Where the bee sucks, there suck I; In a cowslip's bell I lie; There I couch when owls do cry; On the bat's back I do fly, After summer, merrily. (from The Tempest by William Shakespeare)
Of all the seasons, spring engenders the sensation of being by far the most fleeting. Natural processes accelerate. Spring arrives with a vengeance. Is it not vengeful that it lets blossoms and daffodils delight the senses for so brief a time? So brim full of promise yet emptied so soon?
They say: “Youth is wasted on the young.” Surely that has correspondence in the greater natural world? Spring’s youthful exuberance dissipated in the blink of an eye.
The springs of youth pay no heed to the fruits of their labours. They fly ahead of summer, straight for “where the bee sucks” the flowers’ sweet nectars. But contrary to Shakespeare’s “After summer merrily”, they are in hot pursuit of spring – verily.
What, for me, shrieks of the season’s sense of something already lost even as you are experiencing it? Spring’s shriek owl without voice, that’s me, as natural and fixed a feature of this place I call home as our shriek “owls do cry”. A mute cry triggered and felt most intensely with the flowering of the fruit trees and the daffodils’ excess of yellow.
It starts with the plum trees in the gully and in the farmer’s paddock the other side of our drive. They are a mix of very old trees and more recent ones that have self -germinated from stones. A clean, radiant white blossom bar one tree boasting pink.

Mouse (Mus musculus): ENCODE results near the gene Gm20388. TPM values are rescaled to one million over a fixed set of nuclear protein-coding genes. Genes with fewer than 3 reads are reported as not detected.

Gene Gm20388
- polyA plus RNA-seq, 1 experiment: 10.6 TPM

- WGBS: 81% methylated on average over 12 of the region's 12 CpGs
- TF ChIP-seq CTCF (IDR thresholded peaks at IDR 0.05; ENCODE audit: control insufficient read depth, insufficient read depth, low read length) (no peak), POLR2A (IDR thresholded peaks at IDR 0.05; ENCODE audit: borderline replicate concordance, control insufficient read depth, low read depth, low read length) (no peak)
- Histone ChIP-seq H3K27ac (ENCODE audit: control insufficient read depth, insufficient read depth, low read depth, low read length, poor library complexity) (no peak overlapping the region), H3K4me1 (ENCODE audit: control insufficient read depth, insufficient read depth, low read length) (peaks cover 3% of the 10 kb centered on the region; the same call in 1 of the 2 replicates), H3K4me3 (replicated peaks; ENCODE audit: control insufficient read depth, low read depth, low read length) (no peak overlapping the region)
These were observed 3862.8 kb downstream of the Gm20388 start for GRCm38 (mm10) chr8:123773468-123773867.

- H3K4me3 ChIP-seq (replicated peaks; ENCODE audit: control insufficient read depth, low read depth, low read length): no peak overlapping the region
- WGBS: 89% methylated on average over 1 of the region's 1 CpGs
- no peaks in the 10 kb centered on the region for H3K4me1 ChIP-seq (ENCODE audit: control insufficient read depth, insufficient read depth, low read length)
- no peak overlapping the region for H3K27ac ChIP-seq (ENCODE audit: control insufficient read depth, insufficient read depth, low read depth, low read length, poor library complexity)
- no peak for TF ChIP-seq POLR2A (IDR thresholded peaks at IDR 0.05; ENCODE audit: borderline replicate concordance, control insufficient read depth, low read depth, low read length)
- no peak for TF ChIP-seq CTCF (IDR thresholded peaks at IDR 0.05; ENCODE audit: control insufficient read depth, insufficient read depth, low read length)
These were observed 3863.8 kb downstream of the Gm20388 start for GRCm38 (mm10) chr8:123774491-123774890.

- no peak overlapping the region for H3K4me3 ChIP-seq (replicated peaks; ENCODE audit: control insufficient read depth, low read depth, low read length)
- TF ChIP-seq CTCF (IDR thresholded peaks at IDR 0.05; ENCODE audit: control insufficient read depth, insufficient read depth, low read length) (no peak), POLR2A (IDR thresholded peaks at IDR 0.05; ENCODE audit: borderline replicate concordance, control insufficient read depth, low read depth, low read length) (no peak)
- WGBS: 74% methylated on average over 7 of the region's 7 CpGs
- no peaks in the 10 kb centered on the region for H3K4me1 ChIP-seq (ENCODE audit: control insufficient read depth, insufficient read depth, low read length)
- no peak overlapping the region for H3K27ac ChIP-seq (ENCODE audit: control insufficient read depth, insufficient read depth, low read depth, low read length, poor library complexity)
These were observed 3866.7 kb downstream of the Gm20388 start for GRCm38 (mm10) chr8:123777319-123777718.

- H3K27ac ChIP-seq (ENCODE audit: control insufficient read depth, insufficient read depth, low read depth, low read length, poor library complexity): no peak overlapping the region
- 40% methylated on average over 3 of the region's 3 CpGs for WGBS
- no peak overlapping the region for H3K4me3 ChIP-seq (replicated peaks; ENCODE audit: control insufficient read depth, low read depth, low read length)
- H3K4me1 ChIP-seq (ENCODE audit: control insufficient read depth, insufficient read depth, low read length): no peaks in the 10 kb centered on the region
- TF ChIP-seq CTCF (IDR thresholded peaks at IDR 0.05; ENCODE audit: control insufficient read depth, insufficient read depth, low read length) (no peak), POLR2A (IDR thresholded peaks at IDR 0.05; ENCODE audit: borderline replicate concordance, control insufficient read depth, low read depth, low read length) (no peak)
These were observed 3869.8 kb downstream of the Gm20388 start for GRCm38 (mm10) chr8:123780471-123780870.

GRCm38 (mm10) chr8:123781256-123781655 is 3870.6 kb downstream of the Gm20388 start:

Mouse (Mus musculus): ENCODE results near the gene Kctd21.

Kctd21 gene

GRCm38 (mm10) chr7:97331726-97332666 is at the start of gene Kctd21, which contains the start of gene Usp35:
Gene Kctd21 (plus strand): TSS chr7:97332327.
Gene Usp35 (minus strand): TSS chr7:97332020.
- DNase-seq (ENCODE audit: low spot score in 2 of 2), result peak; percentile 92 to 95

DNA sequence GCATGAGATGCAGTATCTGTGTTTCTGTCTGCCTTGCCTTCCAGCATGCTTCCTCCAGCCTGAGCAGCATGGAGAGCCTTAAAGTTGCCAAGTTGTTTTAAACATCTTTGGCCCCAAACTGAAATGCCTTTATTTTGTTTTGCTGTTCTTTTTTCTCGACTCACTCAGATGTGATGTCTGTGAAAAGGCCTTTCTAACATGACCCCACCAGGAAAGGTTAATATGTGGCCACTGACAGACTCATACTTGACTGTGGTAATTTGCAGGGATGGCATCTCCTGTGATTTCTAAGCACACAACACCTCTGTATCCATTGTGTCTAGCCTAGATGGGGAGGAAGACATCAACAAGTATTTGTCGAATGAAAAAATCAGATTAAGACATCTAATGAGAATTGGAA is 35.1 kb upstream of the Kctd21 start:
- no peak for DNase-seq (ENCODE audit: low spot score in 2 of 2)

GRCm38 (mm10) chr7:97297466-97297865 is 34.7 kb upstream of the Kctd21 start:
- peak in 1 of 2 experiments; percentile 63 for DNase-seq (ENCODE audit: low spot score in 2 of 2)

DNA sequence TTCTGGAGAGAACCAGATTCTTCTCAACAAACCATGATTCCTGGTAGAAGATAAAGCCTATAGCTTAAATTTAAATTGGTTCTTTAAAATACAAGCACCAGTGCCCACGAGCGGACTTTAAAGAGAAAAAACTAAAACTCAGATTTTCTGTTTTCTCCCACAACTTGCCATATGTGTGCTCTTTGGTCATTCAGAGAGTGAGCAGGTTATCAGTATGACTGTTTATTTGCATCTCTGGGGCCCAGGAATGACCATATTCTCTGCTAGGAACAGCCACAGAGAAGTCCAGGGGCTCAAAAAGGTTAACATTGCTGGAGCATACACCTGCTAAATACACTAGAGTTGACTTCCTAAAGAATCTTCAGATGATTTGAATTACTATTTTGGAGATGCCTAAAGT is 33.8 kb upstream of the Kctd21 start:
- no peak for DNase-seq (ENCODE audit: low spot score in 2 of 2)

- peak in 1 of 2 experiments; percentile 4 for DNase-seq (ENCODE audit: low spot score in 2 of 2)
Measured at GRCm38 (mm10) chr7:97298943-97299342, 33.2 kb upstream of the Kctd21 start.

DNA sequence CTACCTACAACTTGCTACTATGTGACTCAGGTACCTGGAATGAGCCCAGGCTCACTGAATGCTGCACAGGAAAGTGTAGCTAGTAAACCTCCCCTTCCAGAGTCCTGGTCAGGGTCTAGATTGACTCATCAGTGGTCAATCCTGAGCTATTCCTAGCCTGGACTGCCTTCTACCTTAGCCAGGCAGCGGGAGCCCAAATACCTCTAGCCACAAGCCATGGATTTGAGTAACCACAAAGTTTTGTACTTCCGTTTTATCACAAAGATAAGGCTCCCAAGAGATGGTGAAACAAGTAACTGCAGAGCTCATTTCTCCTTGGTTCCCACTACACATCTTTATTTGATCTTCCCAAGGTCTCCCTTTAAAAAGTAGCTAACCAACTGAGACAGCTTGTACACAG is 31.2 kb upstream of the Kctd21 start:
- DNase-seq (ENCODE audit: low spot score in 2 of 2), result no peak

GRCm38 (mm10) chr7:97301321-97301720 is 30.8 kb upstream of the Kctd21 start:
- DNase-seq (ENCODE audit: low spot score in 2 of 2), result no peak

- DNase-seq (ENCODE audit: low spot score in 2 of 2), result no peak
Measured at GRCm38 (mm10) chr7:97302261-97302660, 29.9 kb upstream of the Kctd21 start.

Next are the stone fruit trees that we planted. The deep pink early blossom of the Black Boy peach and the Billington plum’s white, followed by the Black Doris plum, Morepark apricot, and the white-fleshed peach tree given to us as a seedling.
The apple trees are in full flower now, but the blossoming of the other fruit trees has been replaced by a riot of leafy green. And what of the radiance of the daffodils? Withered husks.
The sunshine yellow of daffodils is achingly exquisite. In one part of my being I want them to flower all year round. There’s something about vivid yellow flowers that lift the spirit. But as if to add emphasis to their transitory nature as spring’s harbingers, the cut flowers last only a few days in a vase.
In late autumn, a couple of years running recently, June’s mum picked a generous armful of yellow chrysanthemums for us from her Christchurch garden. We put them in a big vase on the living room table and they lasted a couple of months. A joyous splash of colour to lighten the dullest of winter days.
Chrysanthemums tell you to bide your time. Daffodils tell you that the time has arrived – the quickening is upon you. Jump on board or you’ll miss the rollercoaster ride that is spring.
That’s all from Little Owl Gully till next Monday.
Thanks for your company. Bye for now.